Lots of politicians blasted the proposed terrorism futures market last summer, mainly because they didn't understand it. But if there's one thing even harder to predict (and more expensive to get wrong) than terrorism, it's the weather -- and weather futures are proving very popular among weather-dependent industries.

The weather futures market allows companies to hedge against weather that will adversely affect their business. For example, a company that sells heating oil will have a bad year if the winter is warmer than normal, but they can offset those losses by buying warm-weather contracts that pay off as the temperature rises. In a sense, it's a form of distributed insurance without all the overhead of dealing with an insurance company. The net effect is that when the weather is good you make less profit (because you get stuck with losing contracts), but when the weather is bad you lose less money. This serves to smooth out the cash-flow of your company, which any businessman will tell you is a Good Thing.

Apparently, weather futures are also accurate predictors of the weather:

Energy companies often have access to in-house or private weather forecasters, and a futures market gives them incentive to act on, and thereby reveal, such information in weather futures pricing, natural gas futures analyst Vishu Kulkarni said in a report.
Now imagine some possible uses for a terrorism futures market. The owners of a high-profile potential target could buy contracts that pay off if their property is destroyed, thus saving their business and helping them rebuild. This would relieve a lot of pressure from the public (which is otherwise left holding the bag), and will serve to "insure" against events no insurance company would want to touch. The costs and payoffs would be entirely market-driven, and could operate with very low overhead.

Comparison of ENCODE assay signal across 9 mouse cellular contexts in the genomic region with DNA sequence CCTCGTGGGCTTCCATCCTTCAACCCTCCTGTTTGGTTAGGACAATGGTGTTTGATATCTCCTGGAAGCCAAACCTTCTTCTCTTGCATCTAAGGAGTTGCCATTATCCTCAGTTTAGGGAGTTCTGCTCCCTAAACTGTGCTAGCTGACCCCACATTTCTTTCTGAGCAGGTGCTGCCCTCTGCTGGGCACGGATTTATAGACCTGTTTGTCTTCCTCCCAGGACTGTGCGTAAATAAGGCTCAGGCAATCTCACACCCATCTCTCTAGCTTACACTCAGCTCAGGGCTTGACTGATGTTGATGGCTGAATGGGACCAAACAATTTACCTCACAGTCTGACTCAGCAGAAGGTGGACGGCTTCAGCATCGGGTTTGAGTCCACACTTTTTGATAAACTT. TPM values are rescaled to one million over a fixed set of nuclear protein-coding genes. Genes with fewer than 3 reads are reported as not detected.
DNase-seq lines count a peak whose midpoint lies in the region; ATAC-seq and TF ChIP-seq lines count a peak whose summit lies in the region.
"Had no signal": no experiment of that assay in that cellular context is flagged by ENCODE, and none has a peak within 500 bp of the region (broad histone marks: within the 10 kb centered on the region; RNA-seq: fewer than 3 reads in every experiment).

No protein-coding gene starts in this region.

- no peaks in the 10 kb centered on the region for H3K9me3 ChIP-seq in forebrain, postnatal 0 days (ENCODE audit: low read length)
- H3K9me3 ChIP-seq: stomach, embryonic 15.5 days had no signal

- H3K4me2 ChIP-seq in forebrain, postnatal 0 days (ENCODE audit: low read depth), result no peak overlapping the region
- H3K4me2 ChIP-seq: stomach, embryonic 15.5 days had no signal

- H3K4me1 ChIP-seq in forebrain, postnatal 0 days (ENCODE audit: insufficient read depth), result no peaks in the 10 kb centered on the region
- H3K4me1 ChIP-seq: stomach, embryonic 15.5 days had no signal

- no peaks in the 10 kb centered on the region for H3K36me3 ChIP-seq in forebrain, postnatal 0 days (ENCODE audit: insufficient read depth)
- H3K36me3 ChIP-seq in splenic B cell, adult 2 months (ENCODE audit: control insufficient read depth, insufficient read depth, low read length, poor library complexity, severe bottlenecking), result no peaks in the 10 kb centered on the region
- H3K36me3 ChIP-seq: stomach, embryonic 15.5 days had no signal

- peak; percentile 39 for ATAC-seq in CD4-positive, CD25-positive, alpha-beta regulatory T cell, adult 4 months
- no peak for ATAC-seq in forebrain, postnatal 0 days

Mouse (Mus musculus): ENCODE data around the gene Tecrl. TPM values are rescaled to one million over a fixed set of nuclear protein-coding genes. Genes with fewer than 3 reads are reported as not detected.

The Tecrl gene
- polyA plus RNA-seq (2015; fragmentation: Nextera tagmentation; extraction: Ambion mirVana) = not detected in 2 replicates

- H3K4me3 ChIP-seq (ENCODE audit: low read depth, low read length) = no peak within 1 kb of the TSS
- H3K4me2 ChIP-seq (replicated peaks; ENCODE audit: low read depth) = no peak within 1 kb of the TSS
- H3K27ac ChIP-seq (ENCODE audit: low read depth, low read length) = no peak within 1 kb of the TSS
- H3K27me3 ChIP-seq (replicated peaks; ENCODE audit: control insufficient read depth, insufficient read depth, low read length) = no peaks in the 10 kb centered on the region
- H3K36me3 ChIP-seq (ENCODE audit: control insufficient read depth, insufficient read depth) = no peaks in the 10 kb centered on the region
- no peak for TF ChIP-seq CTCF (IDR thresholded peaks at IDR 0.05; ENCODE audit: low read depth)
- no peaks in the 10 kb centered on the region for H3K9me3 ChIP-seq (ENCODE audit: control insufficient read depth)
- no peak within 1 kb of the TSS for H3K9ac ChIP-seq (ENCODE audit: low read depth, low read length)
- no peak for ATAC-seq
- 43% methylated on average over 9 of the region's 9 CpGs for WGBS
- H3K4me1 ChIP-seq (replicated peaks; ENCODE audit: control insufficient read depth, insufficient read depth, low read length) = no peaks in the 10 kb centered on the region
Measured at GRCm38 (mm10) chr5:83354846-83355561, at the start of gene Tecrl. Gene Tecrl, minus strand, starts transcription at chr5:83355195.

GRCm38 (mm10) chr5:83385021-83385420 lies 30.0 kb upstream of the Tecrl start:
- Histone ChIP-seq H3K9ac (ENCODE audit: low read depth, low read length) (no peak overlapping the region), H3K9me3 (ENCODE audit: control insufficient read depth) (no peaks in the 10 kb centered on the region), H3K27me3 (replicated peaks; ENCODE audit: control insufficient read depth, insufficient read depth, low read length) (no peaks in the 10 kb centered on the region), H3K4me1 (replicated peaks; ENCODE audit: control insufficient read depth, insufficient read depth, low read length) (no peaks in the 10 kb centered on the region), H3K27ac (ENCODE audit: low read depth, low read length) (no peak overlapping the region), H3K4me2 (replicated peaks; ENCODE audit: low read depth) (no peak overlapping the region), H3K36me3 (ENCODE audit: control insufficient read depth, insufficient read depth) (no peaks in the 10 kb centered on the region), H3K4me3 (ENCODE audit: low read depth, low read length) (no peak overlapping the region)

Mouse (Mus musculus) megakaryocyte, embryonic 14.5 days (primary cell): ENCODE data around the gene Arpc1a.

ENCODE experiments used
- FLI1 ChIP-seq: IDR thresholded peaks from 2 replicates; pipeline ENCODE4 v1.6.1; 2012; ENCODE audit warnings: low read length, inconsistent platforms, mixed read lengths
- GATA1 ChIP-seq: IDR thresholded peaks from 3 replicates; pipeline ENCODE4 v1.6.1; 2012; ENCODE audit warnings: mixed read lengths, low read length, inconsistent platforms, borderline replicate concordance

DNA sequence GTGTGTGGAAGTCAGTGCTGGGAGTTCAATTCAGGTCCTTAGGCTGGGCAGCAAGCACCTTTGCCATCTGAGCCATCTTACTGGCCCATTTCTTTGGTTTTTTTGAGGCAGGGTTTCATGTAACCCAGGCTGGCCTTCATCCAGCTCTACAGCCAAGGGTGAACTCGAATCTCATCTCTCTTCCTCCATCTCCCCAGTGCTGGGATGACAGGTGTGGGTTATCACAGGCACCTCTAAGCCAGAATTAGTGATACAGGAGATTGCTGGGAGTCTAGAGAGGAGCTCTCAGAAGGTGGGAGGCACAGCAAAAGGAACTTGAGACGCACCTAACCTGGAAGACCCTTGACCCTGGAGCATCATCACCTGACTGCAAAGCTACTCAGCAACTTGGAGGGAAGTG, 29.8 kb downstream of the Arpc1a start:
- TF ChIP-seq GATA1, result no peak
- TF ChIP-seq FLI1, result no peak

What's more, by giving people with inside knowledge a way to make money off their information, they'll have an incentive to reveal it. That may sound macabre, but the government offers rewards for information on terrorist activities already, and this would be no different. Of course, once a contract for a particular date and location went up in price, law enforcement could begin working to thwart the threat, thereby reducing the odds the contract would pay off. That effect would lead to some interesting interplay, and I'm not sure how it would shake out.



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